I've had a couple of inquiries about why IEA has declined to formally support or promote a member's e-petition on the pension issue. Let me explain: The short answer is that the petition in question is not reflective of the IEA/We Are One Illinois coalition position on the pension issue. The petition reflects its drafters' very strongly held belief that we (IEA and the coalition) should not be trying to negotiate a solution to the pension problem. While anyone is entitled to hold an opinion on the pension issue, the view expressed in the petition conflicts with the position of the IEA officers, the IEA board and with the other members of the coalition (including any who might have signed the petition).
* We can work like hell to negotiate a fair and constitutional solution that protects your pension and the pensions of every other affected IEA member.
Delivering that message is our focus. We don't need any distractions. The stakes are too high.
First, let’s re-read the petition:
Illinois Revenue and Debt Reform, Not Pension Reform!
Many Illinois legislators want to challenge the Illinois and U.S. Constitutions instead of addressing the causes of the state's budget deficits. Illinois public employees have earned their pensions. Their pension is a constitutionally-guaranteed contract. That's why I created a petition to The Illinois State House, The Illinois State Senate, and Governor Pat Quinn, which says:
"Illinois has a pension debt and revenue problem. Most legislators know this, and they also understand the concept of justice and what lawfulness demands: that people must keep their covenants with one another. No justice is accomplished when diminishing public employees' earned benefits and rights because of decades of legislators' irresponsibility, corruption and incompetence. Stop Illinois pension reform. It is immoral and illegal."
Will you sign this petition? Click here: Illinois Revenue and Debt Reform, Not Pension Reform!
It is disappointing to discover that you chose not to respond to me personally but to another IEA member instead. The petition does not say to avoid negotiation! Indeed, the IEA (and the rest of the Illinois We Are One Coalition) should “negotiate a solution to the pension problem.” That solution, however, should address the pension debt and revenue problems without consideration to increase teachers’ contributions, to diminish the teachers’ COLA, or to impair the constitutionally-guaranteed contract through modification of contract principles. A “fair” and “constitutional” solution does not mean sacrificing teachers and other public employees again and again.
Furthermore, when you state, “[the petition] conflicts with opinions of [the IEA] members… We’ve asked them. They’ve told us”: according to Jim Reed, only “600” members were polled. This is not a reliable and sufficient sampling of the IEA membership or of any other organization for that matter. An interesting point of comparison is this petition has 5900+ signers [as of April 19th].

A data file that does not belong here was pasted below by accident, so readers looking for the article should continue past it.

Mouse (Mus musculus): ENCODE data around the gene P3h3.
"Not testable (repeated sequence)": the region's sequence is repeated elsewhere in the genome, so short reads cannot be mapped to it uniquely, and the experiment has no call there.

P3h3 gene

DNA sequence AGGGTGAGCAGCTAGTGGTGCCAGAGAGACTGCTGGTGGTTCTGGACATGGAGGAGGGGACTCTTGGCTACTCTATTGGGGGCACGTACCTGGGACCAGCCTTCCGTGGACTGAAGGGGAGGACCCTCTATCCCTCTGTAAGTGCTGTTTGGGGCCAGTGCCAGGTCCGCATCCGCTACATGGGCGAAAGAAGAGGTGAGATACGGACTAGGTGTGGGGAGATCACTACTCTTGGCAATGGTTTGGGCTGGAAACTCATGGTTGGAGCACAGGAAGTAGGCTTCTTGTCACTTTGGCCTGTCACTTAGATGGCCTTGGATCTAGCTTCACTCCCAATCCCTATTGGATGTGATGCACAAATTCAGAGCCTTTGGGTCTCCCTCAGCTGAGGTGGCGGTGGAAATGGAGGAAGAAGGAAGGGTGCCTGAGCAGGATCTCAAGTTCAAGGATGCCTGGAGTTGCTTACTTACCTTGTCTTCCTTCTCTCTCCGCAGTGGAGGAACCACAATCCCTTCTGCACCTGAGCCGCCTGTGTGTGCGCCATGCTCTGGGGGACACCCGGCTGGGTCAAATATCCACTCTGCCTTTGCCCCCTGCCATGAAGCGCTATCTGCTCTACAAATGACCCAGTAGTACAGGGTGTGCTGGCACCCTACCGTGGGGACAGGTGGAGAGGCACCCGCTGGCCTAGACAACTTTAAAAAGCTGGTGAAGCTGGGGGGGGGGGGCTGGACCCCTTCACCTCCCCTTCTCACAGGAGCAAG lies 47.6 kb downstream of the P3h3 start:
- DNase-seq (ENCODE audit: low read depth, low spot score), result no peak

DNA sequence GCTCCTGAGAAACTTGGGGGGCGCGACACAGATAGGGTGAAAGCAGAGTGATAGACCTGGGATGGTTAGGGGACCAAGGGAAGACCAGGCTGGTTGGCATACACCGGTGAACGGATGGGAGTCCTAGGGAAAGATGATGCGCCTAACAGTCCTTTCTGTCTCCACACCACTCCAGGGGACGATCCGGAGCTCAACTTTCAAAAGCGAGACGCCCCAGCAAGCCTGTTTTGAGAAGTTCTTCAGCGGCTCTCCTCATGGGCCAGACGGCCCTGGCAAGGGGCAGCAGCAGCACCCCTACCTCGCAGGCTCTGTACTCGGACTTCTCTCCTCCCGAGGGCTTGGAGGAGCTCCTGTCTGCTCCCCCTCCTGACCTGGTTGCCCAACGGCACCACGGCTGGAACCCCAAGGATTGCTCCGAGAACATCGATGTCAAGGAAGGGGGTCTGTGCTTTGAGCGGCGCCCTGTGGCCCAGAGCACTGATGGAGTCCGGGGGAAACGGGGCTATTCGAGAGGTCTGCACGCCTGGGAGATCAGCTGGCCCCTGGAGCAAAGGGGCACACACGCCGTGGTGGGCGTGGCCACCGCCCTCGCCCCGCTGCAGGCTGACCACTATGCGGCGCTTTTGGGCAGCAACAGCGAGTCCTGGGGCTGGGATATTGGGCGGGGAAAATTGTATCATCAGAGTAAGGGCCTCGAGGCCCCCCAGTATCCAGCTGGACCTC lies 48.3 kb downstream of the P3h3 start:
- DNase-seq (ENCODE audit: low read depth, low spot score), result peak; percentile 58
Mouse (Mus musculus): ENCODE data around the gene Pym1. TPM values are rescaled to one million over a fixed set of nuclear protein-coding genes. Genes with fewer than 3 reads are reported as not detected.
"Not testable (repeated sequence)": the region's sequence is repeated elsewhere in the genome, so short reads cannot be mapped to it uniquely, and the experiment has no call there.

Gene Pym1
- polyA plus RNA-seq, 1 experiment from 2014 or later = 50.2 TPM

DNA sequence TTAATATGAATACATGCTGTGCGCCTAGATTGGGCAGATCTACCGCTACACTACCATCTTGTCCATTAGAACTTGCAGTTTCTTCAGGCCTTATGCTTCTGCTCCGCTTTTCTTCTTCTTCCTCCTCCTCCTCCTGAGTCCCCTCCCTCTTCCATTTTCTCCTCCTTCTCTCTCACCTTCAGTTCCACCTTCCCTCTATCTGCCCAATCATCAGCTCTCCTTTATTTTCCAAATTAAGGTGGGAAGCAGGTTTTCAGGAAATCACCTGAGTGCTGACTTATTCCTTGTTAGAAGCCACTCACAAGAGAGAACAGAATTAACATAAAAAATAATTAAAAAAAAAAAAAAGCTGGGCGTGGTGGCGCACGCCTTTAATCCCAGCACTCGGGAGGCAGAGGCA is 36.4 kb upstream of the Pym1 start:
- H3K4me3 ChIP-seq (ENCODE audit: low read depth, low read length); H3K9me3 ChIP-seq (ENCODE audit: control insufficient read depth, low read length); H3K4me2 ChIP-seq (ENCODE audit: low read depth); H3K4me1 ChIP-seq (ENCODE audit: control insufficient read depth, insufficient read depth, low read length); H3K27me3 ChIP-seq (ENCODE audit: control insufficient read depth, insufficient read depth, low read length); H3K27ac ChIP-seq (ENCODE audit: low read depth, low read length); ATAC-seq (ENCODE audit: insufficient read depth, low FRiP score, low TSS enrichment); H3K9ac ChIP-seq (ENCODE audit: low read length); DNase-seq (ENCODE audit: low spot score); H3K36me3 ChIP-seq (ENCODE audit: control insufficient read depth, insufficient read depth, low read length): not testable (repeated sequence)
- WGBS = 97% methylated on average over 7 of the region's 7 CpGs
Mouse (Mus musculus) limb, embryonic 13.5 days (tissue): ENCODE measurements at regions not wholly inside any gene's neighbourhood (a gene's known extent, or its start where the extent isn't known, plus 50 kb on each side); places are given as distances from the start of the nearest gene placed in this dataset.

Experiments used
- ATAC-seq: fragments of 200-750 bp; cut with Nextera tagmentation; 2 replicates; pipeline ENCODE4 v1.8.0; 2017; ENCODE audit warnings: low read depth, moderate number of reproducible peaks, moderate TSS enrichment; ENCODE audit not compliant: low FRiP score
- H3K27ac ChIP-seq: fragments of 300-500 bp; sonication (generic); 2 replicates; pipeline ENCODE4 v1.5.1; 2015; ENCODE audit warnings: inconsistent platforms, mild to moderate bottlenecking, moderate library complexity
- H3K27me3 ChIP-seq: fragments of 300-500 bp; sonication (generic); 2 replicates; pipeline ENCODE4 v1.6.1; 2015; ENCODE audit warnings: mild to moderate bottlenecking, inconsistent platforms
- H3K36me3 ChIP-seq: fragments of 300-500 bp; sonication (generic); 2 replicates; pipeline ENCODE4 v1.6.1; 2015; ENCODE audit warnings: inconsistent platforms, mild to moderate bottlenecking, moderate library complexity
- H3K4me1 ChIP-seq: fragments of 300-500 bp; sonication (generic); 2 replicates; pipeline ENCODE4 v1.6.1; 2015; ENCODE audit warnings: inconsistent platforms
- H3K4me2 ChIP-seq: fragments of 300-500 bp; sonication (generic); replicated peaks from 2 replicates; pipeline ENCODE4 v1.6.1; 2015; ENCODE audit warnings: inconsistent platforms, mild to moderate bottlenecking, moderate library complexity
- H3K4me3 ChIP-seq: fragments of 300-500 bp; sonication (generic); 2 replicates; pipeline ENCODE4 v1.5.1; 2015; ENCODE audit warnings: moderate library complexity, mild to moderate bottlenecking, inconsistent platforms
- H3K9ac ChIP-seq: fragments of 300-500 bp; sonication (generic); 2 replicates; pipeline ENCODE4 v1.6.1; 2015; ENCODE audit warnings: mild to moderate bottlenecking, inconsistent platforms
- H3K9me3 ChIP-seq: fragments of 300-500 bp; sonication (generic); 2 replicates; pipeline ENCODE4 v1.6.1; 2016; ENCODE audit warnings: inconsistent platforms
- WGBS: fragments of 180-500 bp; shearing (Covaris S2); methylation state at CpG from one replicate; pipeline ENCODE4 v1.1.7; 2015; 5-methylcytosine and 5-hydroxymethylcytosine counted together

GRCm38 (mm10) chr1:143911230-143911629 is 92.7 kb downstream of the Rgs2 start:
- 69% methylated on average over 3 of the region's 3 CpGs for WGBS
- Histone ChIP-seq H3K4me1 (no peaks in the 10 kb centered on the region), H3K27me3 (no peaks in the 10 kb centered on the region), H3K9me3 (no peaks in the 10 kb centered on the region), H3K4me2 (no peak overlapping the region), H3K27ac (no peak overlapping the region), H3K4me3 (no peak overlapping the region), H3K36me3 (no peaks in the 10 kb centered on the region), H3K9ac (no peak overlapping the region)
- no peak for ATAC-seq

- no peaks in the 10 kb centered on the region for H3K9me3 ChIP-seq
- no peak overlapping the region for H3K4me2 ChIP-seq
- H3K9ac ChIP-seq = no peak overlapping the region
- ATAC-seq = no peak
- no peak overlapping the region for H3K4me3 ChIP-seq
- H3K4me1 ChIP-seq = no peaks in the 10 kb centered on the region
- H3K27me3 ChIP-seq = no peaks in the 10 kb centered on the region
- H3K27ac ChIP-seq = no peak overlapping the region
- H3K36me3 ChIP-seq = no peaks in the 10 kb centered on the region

In my previous post, I stated that many of us (especially retirees that the IEA does not legally represent) believe there will never be enough impairments of the Pension Clause to satisfy unscrupulous legislators with a mania for so-called “pension reform.” Too many legislators are dependent on the Civic Committee of the Commercial Club of Chicago’s campaign money and influenced by the Committee’s collective ill-will toward public employees.
Eric M. Madiar, Chief Legal Counsel to Illinois Senate President John J. Cullerton and Parliamentarian of the Illinois Senate, states it this way: “Pension benefits are under siege for two reasons: opportunity and political motives” (Defending and Protecting Public Employees’ Pensions against the Legislative Siege). Many public employees (read the comments on our petition online) argue that unions should not bargain away any of the public employees’ “constitutionally-guaranteed,” earned rights and benefits.
Why? Because “a public employee obtains ‘vested rights’ in the Pension Code provisions relevant to pension benefits when the employee becomes a member of a pension system by making his or her initial employee contribution to the system. In addition, the ‘Pension Clause’ protects pension benefit rights as an enforceable contractual relationship” (Madiar, “Is Welching on Public Pensions an Option for the State of Illinois…”).
Despite this important assurance from the Chief Legal Counsel and Parliamentarian of the Illinois Senate, key legislators are still saying, “Let the courts decide” on the issue of breaking a contract. It’s unfair that you assume I would advocate letting the courts decide or “rolling the dice” (the “easier lift”) as you call it regarding this crisis. This is a falsehood that needs no rebuttal.
If legislators agree to meet with the Coalition, please “work like hell to negotiate a fair and constitutional solution” that does not diminish the existing contract already in place. Consider that any modification of contract principles will never be enough because it’s a revenue and pension debt problem. To be sure, “The stakes are too high.”
Without a doubt, most of us believe every public employee has a “promised pension” guaranteed by the Illinois and U.S. Constitutions, and I will continue to support only competent, dynamic union leadership. Though your and my “entitled… opinion on the pension issue” might be “conflicting,” it should never be “disingenuous.” “The gravest of [offenses] is to argue sophistically, to suppress facts or arguments, to misstate the elements of the case, or misrepresent the opposite opinion…” (John Stuart Mill, On Liberty).
Please read my previous post for elucidation and intention: Modification of Contract Principles (and what many petitioners want their unions to do.